The irony is that other zoos no doubt registered the avalanche of attention and criticism that buried the Copenhagen Zoo and will only go to even greater lengths to keep zoo euthanasia hidden from the zoo-loving public.

8 Comments leave one →
  1. Amy Mayers permalink
    February 12, 2014 5:17 pm

    I highly recommend Animal Underworld: Inside America’s Black Market for Rare and Exotic Species —
    It’s a little more than 10 years old but still quite relevant.

    Actually, Tim, when something like this happens, I think it makes it harder for zoos to hide what they’re doing. Especially public zoos, which are subject to FOIA laws. Zoos have gotten away with murder — literally — for years but it’s because no one has really looked at and questioned their practices.

    Zoos are, however, sensitive to pressure — look at the actions they’ve taken in recent years for the elephants they keep because of the 2 elephant sanctuaries in this country. Unfortunately, they have coopted sanctuary language rather than the concepts of sanctuary; a lot of what they’ve done has been window dressing; and they’ve made tiny, tiny changes when leaps are in order. But they have had to respond.

    Zoos have tried to contain the pressure, however, with their messaging. According to zoos, they are the experts, the authorities, while anyone who criticizes them is an animal rights extremist. They are much like Republicans in this — they don’t really have good answers for the questions they’re asked about how they care for animals, so instead they discredit and slander the questioner.

    If more people paid attention, cared and questioned their local zoos, zoos would have to respond. I wish more people would.

  2. Amy Mayers permalink
    February 12, 2014 5:25 pm


  3. Blair Frazer Smith permalink
    February 12, 2014 5:40 pm

    Having worked in a zoo I could not agree more. I witnessed this euthanasia management style first hand. At 16 years old and training to be a keeper it was very hard to swallow. That was 30 years ago yet I still see the faces of all the chimps I looked after, gazing at me through the bars, trapped in their involuntary lifetime incarceration. But especially the face Tiger, an adult male chimp in his prime, sentenced to death, his crime… being surplus to requirement. As a result of my experiences there I have never supported zoos or wildlife parks since; in fact any animals in captivity at all.

    • Amy Mayers permalink
      February 12, 2014 6:38 pm

      Blair — When was this? I can’t see any zoo euthanizing a chimp now, I don’t think. But correct me if I’m wrong!

      • morgan378 permalink
        February 14, 2014 11:01 pm

        Yes, Amy – they do as bio-research labs do – I know from being near animal researcher labs that any mid-level ape such as chimps are separated after quarantine when brought into our nation. Only approved “holding” sites can be used prior to either going to a zoo facility, another holding facility near-by or for biological experimentation. There are many sites in Africa who hold onto chimpanzees until decisions are made there. Being so expensive – and funds being what they are: Research vs. Zoo’s most go for research in the cause of Humanity. (whatever that means anymore – it’s always the $$ that creates their futures.) However, much can be accomplished w/o using animals unto death depending on the route the researchers are headed. I’d done biologic-genetics so fortunately no animal needed to be harmed or killed afterwards. I dealt with specimens collected for me. I met these lovely creatures who assisted me but 2 x’s. Once at the beginning of our project and then when I left. We weren’t allowed to form relationships of any kind. But their handlers/behaviorists know to look for various improvements in social – intellectual – health and maintain their freedoms in different areas suited for them and their strengths, mental abilities and what they learn to communicate as to what THEY want to do when they want to do it.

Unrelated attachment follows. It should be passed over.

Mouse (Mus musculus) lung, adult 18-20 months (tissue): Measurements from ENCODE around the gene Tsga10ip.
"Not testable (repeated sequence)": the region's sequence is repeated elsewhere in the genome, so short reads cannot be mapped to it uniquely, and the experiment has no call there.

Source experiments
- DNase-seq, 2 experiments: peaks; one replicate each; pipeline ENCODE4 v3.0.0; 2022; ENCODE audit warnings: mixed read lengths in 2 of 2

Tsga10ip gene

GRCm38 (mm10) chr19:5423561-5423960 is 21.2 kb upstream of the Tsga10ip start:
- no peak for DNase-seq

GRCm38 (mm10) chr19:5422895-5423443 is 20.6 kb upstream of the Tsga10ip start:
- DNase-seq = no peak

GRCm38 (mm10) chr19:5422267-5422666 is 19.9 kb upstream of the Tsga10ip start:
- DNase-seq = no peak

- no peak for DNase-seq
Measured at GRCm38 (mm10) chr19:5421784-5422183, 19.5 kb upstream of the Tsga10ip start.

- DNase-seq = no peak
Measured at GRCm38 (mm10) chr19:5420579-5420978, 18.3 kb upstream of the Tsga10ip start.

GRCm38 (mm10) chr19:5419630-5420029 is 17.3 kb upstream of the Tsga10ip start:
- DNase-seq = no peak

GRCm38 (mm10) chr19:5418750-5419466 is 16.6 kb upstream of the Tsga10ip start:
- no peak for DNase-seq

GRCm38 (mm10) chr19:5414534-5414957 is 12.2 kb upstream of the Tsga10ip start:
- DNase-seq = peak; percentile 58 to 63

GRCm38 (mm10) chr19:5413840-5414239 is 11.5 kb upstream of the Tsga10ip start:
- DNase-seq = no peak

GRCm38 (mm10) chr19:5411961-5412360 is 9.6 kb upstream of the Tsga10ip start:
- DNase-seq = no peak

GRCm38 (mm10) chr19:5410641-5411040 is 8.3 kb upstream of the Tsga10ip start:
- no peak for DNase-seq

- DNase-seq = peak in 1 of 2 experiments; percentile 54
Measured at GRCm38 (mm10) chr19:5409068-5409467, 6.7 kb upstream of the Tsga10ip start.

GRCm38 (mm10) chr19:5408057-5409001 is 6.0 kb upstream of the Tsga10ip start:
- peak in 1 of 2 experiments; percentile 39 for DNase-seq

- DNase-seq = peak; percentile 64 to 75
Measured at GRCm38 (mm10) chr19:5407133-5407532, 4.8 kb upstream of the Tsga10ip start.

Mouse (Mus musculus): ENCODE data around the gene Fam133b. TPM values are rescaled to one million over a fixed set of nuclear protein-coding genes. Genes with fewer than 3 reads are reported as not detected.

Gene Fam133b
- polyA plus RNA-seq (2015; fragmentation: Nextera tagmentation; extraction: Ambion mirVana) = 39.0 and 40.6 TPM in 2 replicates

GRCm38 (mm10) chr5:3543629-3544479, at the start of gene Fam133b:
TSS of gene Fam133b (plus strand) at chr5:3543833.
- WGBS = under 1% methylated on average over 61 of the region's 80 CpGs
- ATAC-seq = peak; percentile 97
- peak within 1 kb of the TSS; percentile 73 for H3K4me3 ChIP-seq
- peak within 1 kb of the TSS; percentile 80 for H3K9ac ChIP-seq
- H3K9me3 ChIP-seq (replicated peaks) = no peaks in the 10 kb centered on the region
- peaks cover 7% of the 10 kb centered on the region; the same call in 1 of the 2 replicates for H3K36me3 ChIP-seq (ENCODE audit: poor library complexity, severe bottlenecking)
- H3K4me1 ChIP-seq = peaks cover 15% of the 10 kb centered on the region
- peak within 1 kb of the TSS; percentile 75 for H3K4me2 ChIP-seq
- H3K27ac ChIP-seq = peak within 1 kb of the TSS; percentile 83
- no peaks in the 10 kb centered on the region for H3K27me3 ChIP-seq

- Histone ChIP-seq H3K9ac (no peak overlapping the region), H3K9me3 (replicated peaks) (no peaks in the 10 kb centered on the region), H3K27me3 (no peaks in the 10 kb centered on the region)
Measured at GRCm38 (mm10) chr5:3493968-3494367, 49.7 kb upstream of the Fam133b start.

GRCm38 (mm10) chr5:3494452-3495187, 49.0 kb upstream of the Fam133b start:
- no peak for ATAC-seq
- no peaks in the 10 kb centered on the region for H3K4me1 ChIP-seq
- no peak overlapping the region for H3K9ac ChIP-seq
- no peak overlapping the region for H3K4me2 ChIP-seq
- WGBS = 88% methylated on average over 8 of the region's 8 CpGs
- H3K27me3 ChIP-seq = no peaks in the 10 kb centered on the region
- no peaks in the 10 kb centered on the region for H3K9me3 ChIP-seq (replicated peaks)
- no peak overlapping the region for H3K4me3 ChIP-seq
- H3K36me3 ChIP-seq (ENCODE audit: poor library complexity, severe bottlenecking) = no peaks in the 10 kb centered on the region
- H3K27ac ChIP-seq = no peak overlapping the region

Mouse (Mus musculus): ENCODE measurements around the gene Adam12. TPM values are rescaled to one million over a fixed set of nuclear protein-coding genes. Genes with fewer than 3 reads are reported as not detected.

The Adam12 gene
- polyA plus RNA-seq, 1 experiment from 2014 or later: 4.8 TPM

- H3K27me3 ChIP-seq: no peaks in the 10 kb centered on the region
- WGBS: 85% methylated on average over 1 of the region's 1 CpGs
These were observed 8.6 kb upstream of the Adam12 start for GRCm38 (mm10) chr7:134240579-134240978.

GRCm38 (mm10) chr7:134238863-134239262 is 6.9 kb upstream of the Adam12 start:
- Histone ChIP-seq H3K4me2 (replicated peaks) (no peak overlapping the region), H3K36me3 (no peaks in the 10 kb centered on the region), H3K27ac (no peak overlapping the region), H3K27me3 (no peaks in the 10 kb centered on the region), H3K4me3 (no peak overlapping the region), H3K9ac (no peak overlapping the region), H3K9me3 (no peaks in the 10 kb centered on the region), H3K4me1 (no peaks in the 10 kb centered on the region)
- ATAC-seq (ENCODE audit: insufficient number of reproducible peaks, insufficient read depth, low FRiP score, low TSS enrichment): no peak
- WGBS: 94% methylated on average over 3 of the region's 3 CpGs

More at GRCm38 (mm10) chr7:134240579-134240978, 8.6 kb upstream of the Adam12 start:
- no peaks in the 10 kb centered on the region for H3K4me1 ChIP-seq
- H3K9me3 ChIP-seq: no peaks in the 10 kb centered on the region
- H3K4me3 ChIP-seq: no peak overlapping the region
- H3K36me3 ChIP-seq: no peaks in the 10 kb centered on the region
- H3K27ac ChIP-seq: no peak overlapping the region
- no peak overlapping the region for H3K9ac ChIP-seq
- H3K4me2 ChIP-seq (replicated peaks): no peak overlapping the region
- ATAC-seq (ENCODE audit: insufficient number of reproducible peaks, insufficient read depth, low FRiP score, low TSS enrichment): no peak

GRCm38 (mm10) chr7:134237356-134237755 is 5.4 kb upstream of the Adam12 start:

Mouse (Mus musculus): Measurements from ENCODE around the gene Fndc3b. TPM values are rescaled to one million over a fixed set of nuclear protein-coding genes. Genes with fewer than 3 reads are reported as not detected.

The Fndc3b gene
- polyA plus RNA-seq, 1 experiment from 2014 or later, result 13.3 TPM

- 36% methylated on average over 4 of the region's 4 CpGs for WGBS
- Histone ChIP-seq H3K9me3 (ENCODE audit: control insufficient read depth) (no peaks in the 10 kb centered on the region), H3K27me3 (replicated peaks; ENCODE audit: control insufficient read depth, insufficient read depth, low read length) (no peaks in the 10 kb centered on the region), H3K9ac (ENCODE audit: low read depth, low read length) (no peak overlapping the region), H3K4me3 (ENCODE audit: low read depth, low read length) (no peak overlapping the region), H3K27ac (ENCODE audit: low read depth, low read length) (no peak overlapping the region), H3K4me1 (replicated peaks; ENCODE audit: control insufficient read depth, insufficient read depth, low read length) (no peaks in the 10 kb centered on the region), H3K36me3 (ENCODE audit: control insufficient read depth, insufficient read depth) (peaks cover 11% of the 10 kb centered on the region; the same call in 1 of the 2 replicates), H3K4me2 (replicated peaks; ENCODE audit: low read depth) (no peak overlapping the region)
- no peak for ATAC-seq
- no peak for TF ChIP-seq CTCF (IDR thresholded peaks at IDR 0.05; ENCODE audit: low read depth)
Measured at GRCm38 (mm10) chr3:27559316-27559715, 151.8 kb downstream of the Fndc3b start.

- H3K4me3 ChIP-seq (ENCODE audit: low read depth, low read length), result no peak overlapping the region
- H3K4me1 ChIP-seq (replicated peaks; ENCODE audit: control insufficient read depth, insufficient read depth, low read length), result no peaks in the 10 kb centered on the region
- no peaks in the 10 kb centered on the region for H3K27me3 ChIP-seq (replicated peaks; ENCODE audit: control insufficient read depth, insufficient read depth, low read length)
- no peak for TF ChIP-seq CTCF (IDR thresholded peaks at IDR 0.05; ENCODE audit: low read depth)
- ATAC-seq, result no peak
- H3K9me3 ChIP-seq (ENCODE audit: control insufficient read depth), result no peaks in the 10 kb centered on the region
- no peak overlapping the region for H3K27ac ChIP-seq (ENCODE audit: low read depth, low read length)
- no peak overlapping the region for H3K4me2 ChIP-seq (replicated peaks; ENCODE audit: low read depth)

4. February 12, 2014 8:26 pm

    Not a fan of zoos. I’d like to see them become less of a “Noah’s Ark” ( 1 or 2 of EVERY species) and phased into a more scientific pursuit. The zoo should function as a sanctuary for endangered animals. I don’t think that animals should be transported to climates that are different from their natural habitats , either. In closing, if I disliked zoos intensely before, after reading this enlightening article, I hate them.

  5. Stefanie permalink
    February 13, 2014 8:35 am

    I think it so irresponsible that they leave the animals breed just to get more visitors in the zoo.
    Thanks a lot Tim for calling our attention to the fact that Marius isn’t the only animal that got killed because it was superfluous. Maybe cases like his will make the public more aware of the fact that there is a dark side behind cute baby animals in zoos.